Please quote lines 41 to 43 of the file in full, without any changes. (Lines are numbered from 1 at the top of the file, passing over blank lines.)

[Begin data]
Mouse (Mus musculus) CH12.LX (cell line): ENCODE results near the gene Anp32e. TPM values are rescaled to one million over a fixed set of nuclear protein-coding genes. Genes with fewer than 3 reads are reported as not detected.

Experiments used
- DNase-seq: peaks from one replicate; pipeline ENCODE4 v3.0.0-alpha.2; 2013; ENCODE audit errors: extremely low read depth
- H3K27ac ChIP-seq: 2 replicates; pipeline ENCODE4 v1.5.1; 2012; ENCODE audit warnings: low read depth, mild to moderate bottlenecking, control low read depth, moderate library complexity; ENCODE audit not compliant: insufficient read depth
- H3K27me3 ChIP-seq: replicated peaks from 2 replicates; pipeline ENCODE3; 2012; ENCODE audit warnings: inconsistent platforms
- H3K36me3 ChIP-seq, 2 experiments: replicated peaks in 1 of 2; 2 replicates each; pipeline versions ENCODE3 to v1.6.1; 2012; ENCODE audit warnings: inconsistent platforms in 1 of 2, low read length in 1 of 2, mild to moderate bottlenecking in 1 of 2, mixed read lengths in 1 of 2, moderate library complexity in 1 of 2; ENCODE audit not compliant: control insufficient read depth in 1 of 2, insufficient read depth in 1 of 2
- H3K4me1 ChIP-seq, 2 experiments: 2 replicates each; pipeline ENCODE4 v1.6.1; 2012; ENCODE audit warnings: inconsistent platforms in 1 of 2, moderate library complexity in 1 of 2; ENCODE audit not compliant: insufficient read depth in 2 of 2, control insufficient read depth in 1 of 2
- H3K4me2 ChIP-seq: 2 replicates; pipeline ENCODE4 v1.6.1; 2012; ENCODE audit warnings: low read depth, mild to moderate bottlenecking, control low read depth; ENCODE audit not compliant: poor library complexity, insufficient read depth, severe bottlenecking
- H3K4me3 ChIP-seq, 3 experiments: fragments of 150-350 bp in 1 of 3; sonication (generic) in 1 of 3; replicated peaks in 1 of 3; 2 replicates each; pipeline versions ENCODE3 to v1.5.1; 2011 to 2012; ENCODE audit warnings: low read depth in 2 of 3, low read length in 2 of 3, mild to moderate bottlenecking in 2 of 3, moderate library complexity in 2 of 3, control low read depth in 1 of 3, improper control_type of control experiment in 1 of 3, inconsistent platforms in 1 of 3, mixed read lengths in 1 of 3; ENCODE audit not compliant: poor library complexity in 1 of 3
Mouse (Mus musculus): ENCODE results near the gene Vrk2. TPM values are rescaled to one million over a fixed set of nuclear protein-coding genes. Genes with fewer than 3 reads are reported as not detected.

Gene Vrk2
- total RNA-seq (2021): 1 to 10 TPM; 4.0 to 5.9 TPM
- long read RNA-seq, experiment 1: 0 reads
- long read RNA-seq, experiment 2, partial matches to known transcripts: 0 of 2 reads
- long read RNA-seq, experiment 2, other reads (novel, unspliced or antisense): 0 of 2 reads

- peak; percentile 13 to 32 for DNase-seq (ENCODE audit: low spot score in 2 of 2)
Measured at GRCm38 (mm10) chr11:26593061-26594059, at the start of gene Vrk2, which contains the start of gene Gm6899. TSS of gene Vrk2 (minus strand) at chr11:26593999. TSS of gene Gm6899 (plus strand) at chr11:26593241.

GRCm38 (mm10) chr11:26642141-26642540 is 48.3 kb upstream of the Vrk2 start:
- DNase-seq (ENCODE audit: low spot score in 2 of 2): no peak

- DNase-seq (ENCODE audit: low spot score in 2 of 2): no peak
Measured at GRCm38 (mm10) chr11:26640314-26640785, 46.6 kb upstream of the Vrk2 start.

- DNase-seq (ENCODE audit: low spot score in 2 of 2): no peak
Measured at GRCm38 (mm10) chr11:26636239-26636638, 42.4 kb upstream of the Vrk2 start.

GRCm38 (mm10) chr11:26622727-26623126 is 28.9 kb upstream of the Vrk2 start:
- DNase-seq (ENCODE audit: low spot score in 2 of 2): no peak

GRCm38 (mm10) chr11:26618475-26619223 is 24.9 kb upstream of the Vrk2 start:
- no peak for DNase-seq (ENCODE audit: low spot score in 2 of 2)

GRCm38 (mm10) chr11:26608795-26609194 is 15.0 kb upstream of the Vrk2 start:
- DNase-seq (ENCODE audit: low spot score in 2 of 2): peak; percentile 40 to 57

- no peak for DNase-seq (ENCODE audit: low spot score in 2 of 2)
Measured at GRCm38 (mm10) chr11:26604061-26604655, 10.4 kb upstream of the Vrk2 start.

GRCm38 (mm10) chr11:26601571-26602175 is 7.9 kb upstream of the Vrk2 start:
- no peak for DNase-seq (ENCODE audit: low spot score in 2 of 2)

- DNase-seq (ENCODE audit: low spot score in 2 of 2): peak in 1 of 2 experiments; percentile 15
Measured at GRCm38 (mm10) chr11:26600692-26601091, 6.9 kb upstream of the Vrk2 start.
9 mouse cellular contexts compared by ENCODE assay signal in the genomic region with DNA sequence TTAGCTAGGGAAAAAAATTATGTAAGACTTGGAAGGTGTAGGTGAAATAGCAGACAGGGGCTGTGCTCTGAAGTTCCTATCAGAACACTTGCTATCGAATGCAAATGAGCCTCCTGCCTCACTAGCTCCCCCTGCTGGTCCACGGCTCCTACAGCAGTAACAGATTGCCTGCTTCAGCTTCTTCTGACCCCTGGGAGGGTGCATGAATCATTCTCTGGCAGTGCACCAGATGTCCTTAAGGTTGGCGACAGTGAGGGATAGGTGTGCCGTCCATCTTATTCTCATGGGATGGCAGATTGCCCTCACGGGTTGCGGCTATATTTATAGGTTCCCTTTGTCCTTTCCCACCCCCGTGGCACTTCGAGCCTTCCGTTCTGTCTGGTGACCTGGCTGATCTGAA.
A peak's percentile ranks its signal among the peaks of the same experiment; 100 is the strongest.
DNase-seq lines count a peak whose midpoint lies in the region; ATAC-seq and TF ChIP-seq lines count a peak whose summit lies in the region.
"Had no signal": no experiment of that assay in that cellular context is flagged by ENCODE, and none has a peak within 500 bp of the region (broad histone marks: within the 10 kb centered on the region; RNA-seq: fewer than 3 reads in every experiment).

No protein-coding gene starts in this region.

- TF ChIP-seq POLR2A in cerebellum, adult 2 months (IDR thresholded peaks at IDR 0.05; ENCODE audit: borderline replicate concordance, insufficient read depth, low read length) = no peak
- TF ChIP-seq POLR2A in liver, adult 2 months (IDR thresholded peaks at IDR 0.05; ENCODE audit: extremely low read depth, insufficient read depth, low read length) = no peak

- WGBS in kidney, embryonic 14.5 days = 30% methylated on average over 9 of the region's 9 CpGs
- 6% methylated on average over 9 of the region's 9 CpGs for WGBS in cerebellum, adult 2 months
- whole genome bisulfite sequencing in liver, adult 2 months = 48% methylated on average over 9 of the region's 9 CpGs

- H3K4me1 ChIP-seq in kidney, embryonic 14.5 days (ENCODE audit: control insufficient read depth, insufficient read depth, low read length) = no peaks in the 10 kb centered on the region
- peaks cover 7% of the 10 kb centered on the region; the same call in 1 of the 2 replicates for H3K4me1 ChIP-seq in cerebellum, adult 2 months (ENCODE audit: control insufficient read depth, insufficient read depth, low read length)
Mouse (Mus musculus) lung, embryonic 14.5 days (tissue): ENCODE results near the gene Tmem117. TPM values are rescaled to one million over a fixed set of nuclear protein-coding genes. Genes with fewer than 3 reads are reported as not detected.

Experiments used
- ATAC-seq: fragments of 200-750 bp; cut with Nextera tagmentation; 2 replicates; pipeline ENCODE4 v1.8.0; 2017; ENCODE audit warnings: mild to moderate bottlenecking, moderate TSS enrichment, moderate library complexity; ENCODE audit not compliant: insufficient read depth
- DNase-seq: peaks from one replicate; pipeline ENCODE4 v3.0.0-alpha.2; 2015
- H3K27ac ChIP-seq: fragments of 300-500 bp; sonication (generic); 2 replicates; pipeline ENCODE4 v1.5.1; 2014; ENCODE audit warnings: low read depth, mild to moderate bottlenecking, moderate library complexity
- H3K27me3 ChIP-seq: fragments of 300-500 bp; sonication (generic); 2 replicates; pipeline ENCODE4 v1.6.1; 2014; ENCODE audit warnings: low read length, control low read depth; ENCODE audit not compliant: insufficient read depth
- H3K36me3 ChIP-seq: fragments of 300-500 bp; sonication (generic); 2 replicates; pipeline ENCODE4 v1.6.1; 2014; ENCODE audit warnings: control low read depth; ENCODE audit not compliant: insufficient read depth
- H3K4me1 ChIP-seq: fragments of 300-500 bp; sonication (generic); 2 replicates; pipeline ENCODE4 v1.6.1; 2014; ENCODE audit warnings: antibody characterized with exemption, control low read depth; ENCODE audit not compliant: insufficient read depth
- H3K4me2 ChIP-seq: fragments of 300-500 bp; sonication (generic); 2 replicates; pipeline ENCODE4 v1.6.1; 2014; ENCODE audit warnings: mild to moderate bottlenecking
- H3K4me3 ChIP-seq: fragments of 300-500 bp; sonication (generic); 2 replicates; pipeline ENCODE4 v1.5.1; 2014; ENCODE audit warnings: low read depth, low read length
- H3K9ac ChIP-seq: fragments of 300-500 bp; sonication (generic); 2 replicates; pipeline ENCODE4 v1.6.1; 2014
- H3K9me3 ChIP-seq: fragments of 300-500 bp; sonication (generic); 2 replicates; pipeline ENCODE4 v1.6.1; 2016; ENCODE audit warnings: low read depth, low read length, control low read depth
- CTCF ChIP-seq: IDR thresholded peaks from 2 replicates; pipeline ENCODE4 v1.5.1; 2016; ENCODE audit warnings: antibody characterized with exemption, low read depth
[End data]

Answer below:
- TF ChIP-seq POLR2A in cerebellum, adult 2 months (IDR thresholded peaks at IDR 0.05; ENCODE audit: borderline replicate concordance, insufficient read depth, low read length) = no peak
- TF ChIP-seq POLR2A in liver, adult 2 months (IDR thresholded peaks at IDR 0.05; ENCODE audit: extremely low read depth, insufficient read depth, low read length) = no peak

- WGBS in kidney, embryonic 14.5 days = 30% methylated on average over 9 of the region's 9 CpGs